I don't care for pantographs. I once attended a LOVELY quilt show in Ottawa - huge show. I stood in one row and looked at three beautiful quilts, each queen size or larger. The quilts were totally different quilt patterns, hand-pieced, perfect in every detail, completely unlike each other.

But they were ALL quilted in the SAME pantograph.

I couldn't believe my eyes that the people who installed the show put them up all in a row! To my mind, it cheapened the look of each of the quilts to see it next to the other two which were identically quilted! Why not at least display them far away from each other!

It turned me off machine quilting by pantograph on the spot.

And the worst offence I noted was in the case of one of the quilts, the size of the pantograph's repeat was SO CLOSE to the quilt it was on - it would have taken five minutes to adjust the pantograph so its design could have lined up with the blocks in the quilt - but no! It had the distasteful effect of a "moiré".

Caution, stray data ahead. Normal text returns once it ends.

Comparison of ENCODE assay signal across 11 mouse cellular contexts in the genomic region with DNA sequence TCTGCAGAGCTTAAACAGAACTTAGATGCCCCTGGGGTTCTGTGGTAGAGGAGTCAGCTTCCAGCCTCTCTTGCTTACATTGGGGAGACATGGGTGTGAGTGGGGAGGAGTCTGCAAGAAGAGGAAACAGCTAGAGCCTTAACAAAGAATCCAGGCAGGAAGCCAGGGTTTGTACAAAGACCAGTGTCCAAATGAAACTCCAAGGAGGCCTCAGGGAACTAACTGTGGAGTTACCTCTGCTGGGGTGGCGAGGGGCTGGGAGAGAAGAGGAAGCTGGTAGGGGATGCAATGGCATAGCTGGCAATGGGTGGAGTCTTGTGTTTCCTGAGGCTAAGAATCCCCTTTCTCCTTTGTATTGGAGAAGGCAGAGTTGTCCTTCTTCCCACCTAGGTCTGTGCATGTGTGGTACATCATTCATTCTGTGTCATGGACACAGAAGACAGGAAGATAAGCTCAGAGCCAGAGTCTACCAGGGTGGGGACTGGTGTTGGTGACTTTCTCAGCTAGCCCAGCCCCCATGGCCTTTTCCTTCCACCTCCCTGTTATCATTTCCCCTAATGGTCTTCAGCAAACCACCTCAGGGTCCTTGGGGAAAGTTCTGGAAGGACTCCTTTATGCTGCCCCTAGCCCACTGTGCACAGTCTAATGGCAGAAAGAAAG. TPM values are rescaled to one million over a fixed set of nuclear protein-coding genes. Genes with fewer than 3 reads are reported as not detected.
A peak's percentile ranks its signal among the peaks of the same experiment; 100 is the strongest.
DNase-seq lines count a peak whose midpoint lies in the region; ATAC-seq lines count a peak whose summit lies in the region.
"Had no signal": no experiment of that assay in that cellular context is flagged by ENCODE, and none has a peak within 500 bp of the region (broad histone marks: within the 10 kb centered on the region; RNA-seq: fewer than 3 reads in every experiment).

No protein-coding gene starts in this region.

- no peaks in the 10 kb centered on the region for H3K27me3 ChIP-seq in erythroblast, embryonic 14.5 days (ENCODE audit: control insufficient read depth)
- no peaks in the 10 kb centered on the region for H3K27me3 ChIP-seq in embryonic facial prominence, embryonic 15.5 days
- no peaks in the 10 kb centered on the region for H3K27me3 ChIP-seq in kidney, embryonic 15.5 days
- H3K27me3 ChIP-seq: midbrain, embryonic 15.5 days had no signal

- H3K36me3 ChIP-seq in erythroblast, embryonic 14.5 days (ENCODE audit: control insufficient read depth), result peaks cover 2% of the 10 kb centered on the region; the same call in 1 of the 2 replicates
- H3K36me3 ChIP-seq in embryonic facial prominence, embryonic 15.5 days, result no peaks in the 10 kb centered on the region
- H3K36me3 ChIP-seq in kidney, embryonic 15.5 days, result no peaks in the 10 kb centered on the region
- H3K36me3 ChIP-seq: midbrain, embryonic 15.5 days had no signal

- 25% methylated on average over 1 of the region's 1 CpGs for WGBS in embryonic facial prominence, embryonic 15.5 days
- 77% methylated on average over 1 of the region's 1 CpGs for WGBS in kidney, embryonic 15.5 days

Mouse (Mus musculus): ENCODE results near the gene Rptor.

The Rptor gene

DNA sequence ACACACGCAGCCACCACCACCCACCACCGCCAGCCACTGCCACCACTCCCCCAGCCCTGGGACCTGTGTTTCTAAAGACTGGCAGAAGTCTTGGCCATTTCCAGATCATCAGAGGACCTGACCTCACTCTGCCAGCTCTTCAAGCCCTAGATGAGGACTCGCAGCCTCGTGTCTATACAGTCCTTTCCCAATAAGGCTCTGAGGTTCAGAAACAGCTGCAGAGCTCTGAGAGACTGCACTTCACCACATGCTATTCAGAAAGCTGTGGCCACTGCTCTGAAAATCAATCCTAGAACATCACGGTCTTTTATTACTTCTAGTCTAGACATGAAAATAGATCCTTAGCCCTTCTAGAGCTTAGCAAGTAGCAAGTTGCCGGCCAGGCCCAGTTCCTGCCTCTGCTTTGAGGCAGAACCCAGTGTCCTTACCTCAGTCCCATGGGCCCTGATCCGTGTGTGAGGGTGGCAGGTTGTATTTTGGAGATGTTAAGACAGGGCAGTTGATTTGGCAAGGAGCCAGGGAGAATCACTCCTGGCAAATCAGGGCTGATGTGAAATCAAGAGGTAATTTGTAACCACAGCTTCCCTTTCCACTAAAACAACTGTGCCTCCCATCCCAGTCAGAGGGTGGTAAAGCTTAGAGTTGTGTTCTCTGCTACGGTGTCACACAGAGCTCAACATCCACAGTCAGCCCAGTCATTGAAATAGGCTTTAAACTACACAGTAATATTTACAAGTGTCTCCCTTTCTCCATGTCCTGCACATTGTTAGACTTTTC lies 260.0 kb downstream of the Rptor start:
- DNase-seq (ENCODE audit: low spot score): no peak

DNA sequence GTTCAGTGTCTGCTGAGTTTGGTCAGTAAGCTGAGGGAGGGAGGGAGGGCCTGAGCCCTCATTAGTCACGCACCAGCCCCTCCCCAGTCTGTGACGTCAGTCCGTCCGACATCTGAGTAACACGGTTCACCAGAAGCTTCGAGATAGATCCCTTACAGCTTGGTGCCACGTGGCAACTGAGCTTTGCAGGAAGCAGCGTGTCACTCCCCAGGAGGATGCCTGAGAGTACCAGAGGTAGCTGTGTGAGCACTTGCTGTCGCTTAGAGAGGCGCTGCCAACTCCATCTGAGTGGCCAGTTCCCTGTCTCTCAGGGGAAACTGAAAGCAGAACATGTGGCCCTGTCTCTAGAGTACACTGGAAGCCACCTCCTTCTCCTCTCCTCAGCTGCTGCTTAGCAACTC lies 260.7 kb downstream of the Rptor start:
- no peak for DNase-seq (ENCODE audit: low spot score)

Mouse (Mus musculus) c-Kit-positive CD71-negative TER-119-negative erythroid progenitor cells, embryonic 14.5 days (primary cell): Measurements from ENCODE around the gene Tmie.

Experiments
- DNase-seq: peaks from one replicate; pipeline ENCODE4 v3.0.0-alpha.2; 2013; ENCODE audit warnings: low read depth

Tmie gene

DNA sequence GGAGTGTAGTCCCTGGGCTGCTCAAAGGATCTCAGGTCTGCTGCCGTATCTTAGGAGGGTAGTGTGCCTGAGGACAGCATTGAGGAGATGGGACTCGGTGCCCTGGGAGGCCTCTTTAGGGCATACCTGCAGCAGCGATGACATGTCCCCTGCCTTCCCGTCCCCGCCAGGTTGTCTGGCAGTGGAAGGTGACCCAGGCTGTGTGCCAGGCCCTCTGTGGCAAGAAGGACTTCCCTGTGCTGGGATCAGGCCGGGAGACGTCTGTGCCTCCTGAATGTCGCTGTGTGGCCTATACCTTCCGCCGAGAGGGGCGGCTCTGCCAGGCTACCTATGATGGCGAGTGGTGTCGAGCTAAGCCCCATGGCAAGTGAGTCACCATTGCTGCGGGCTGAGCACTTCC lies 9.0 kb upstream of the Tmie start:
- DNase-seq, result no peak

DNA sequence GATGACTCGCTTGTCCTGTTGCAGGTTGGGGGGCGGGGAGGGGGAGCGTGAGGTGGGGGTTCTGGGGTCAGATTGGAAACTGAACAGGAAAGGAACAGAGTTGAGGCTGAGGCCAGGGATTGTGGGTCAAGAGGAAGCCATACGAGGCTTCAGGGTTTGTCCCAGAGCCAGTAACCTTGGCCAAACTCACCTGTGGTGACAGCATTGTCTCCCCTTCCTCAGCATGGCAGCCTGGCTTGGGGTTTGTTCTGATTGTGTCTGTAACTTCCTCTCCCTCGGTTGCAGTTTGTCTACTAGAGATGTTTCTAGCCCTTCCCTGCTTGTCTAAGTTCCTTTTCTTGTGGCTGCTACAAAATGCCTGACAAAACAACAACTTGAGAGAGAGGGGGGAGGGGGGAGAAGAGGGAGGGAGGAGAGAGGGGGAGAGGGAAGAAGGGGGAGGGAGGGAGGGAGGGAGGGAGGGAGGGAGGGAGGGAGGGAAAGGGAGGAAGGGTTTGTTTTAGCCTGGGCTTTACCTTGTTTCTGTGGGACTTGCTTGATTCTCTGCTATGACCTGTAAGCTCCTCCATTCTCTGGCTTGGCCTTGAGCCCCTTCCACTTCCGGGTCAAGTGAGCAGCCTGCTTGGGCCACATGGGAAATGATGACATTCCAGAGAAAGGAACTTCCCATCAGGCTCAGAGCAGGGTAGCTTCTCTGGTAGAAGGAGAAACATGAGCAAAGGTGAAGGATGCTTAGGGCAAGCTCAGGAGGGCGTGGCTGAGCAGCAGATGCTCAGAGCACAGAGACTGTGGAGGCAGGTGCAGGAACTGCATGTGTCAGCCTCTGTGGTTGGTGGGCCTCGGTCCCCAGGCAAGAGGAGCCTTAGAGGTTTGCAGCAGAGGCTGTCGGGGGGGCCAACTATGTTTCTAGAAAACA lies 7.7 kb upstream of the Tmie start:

I simply cannot bring my self to use pantographs, which is why, as a machine quilter, I don't make much money!

I'm a graphic designer in my day job. I can look at a pattern and stretch it here, shrink it there, tizzy it up or calm it down - to make it fit the quilt.

And I cannot imagine the mind of a quilter who allows his or her quilt to be ruined by a pattern that doesn't FIT the blocks!

I look at the quilt. I talk to the quilter. What's the inspiration for this quilt? Does the quilter have motifs he or she likes, or motifs he or she dislikes strongly? Is there a particularly beautiful motif in the main fabric they would like to see repeated in the actual quilting? What colors would they like to see? Is there a feature that would benefit from some sparkly metallic? How about a "this" design in the center and a "that" design in the border?

That's how I like to quilt! So what if I have to stop my machine? So what if I have some threads to trim? At least, by the time I'm done with the quilt, the quilting looks like it BELONGS there!

I know two professional machine quilters who do use pantographs and their work is STUNNING. Beautiful. Perfect. I am insanely jealous! I have no idea how long they take to do quilt tops, but I suspect it is a good deal longer than four hours!

I've never made anything with such perfection, and I seriously doubt I ever will! But I simply cannot apply a single pattern, however lovely, uniformly across a quilt top. To me, contrast is a tool that can't be restricted only to the choice of colors and shapes in the quilt top - there needs to be contrast in the stitching as well.

Monday, July 28, 2008

Sew What?